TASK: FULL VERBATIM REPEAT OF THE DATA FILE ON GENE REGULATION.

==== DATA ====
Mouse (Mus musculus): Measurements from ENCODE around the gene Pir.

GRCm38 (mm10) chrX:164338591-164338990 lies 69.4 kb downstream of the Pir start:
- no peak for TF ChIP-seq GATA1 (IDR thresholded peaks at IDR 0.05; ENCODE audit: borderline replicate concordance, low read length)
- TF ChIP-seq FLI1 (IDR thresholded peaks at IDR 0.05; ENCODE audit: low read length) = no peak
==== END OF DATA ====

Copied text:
Mouse (Mus musculus): Measurements from ENCODE around the gene Pir.

GRCm38 (mm10) chrX:164338591-164338990 lies 69.4 kb downstream of the Pir start:
- no peak for TF ChIP-seq GATA1 (IDR thresholded peaks at IDR 0.05; ENCODE audit: borderline replicate concordance, low read length)
- TF ChIP-seq FLI1 (IDR thresholded peaks at IDR 0.05; ENCODE audit: low read length) = no peak